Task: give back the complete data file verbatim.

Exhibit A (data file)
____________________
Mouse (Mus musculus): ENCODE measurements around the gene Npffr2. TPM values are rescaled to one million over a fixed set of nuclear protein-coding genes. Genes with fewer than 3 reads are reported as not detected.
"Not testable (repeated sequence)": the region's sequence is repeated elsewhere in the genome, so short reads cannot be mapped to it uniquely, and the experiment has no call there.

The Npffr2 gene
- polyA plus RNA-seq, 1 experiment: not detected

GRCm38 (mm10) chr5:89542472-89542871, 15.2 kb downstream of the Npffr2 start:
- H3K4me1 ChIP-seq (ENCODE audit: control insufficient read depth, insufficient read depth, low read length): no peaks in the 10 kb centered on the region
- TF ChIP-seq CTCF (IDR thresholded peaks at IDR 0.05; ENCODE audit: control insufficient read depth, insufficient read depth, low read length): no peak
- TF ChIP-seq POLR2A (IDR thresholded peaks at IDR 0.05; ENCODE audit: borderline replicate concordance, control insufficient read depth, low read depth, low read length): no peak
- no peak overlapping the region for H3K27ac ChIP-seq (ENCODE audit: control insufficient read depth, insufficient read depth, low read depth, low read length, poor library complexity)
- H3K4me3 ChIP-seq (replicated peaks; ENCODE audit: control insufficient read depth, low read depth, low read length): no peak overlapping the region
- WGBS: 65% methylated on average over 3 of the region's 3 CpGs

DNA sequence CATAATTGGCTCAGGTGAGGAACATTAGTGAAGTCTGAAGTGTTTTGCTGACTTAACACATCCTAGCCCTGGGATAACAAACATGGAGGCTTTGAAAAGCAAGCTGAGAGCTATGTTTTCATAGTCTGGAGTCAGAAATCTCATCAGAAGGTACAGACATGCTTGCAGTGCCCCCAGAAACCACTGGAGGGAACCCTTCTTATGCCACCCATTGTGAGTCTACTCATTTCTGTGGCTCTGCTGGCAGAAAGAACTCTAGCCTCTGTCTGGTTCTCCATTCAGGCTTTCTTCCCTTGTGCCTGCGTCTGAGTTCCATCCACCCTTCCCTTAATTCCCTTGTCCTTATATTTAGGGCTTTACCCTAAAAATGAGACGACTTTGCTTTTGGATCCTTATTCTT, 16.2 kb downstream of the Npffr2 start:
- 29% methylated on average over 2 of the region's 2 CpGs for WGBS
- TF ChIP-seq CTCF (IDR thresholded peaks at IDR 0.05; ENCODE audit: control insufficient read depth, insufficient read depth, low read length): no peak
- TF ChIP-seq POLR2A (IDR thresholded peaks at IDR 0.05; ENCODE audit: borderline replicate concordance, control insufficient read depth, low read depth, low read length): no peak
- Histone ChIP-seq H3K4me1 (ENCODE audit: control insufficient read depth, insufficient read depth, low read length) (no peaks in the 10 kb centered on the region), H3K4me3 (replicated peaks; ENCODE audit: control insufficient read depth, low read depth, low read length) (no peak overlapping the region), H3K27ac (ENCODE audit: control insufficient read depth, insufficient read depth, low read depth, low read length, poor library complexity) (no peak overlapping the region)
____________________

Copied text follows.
Mouse (Mus musculus): ENCODE measurements around the gene Npffr2. TPM values are rescaled to one million over a fixed set of nuclear protein-coding genes. Genes with fewer than 3 reads are reported as not detected.
"Not testable (repeated sequence)": the region's sequence is repeated elsewhere in the genome, so short reads cannot be mapped to it uniquely, and the experiment has no call there.

The Npffr2 gene
- polyA plus RNA-seq, 1 experiment: not detected

GRCm38 (mm10) chr5:89542472-89542871, 15.2 kb downstream of the Npffr2 start:
- H3K4me1 ChIP-seq (ENCODE audit: control insufficient read depth, insufficient read depth, low read length): no peaks in the 10 kb centered on the region
- TF ChIP-seq CTCF (IDR thresholded peaks at IDR 0.05; ENCODE audit: control insufficient read depth, insufficient read depth, low read length): no peak
- TF ChIP-seq POLR2A (IDR thresholded peaks at IDR 0.05; ENCODE audit: borderline replicate concordance, control insufficient read depth, low read depth, low read length): no peak
- no peak overlapping the region for H3K27ac ChIP-seq (ENCODE audit: control insufficient read depth, insufficient read depth, low read depth, low read length, poor library complexity)
- H3K4me3 ChIP-seq (replicated peaks; ENCODE audit: control insufficient read depth, low read depth, low read length): no peak overlapping the region
- WGBS: 65% methylated on average over 3 of the region's 3 CpGs

DNA sequence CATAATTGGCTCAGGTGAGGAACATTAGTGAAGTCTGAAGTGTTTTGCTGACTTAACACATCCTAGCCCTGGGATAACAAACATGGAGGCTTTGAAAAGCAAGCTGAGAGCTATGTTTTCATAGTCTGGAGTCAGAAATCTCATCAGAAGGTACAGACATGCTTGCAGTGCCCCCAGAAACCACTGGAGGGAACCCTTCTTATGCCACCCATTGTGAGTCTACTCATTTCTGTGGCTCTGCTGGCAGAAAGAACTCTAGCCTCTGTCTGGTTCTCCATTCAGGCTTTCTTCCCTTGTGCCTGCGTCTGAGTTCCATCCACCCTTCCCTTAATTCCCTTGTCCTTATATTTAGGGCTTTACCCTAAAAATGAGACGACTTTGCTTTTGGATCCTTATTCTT, 16.2 kb downstream of the Npffr2 start:
- 29% methylated on average over 2 of the region's 2 CpGs for WGBS
- TF ChIP-seq CTCF (IDR thresholded peaks at IDR 0.05; ENCODE audit: control insufficient read depth, insufficient read depth, low read length): no peak
- TF ChIP-seq POLR2A (IDR thresholded peaks at IDR 0.05; ENCODE audit: borderline replicate concordance, control insufficient read depth, low read depth, low read length): no peak
- Histone ChIP-seq H3K4me1 (ENCODE audit: control insufficient read depth, insufficient read depth, low read length) (no peaks in the 10 kb centered on the region), H3K4me3 (replicated peaks; ENCODE audit: control insufficient read depth, low read depth, low read length) (no peak overlapping the region), H3K27ac (ENCODE audit: control insufficient read depth, insufficient read depth, low read depth, low read length, poor library complexity) (no peak overlapping the region)